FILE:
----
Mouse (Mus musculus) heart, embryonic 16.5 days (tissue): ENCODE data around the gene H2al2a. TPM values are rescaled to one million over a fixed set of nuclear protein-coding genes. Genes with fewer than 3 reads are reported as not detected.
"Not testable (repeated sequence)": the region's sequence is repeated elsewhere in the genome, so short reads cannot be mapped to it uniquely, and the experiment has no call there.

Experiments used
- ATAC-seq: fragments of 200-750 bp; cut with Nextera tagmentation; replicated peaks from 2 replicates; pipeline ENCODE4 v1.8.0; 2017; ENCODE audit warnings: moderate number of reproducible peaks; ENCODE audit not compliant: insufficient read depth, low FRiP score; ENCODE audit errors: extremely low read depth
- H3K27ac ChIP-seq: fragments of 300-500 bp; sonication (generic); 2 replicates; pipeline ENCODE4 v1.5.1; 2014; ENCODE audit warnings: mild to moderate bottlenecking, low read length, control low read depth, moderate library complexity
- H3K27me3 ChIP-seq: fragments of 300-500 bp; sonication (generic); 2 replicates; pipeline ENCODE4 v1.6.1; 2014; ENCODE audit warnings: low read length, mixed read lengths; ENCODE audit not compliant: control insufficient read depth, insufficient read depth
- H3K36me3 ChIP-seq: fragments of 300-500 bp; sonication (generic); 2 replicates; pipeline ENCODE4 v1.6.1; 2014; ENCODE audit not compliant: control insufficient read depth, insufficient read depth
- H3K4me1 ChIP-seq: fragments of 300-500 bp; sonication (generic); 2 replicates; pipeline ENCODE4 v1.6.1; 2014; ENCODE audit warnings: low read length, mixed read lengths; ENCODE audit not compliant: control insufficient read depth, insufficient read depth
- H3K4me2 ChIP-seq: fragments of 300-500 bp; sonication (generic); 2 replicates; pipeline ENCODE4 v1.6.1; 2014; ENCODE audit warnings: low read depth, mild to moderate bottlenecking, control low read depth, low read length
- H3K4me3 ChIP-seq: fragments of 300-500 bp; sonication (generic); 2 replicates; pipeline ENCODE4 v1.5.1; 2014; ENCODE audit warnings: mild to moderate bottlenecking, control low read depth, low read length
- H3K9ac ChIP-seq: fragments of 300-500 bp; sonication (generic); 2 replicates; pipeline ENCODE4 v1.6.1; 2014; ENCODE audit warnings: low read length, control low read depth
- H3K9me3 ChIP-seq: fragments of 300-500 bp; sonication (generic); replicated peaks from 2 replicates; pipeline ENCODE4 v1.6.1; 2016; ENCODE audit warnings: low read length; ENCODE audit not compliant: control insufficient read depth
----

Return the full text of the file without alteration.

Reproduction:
Mouse (Mus musculus) heart, embryonic 16.5 days (tissue): ENCODE data around the gene H2al2a. TPM values are rescaled to one million over a fixed set of nuclear protein-coding genes. Genes with fewer than 3 reads are reported as not detected.
"Not testable (repeated sequence)": the region's sequence is repeated elsewhere in the genome, so short reads cannot be mapped to it uniquely, and the experiment has no call there.

Experiments used
- ATAC-seq: fragments of 200-750 bp; cut with Nextera tagmentation; replicated peaks from 2 replicates; pipeline ENCODE4 v1.8.0; 2017; ENCODE audit warnings: moderate number of reproducible peaks; ENCODE audit not compliant: insufficient read depth, low FRiP score; ENCODE audit errors: extremely low read depth
- H3K27ac ChIP-seq: fragments of 300-500 bp; sonication (generic); 2 replicates; pipeline ENCODE4 v1.5.1; 2014; ENCODE audit warnings: mild to moderate bottlenecking, low read length, control low read depth, moderate library complexity
- H3K27me3 ChIP-seq: fragments of 300-500 bp; sonication (generic); 2 replicates; pipeline ENCODE4 v1.6.1; 2014; ENCODE audit warnings: low read length, mixed read lengths; ENCODE audit not compliant: control insufficient read depth, insufficient read depth
- H3K36me3 ChIP-seq: fragments of 300-500 bp; sonication (generic); 2 replicates; pipeline ENCODE4 v1.6.1; 2014; ENCODE audit not compliant: control insufficient read depth, insufficient read depth
- H3K4me1 ChIP-seq: fragments of 300-500 bp; sonication (generic); 2 replicates; pipeline ENCODE4 v1.6.1; 2014; ENCODE audit warnings: low read length, mixed read lengths; ENCODE audit not compliant: control insufficient read depth, insufficient read depth
- H3K4me2 ChIP-seq: fragments of 300-500 bp; sonication (generic); 2 replicates; pipeline ENCODE4 v1.6.1; 2014; ENCODE audit warnings: low read depth, mild to moderate bottlenecking, control low read depth, low read length
- H3K4me3 ChIP-seq: fragments of 300-500 bp; sonication (generic); 2 replicates; pipeline ENCODE4 v1.5.1; 2014; ENCODE audit warnings: mild to moderate bottlenecking, control low read depth, low read length
- H3K9ac ChIP-seq: fragments of 300-500 bp; sonication (generic); 2 replicates; pipeline ENCODE4 v1.6.1; 2014; ENCODE audit warnings: low read length, control low read depth
- H3K9me3 ChIP-seq: fragments of 300-500 bp; sonication (generic); replicated peaks from 2 replicates; pipeline ENCODE4 v1.6.1; 2016; ENCODE audit warnings: low read length; ENCODE audit not compliant: control insufficient read depth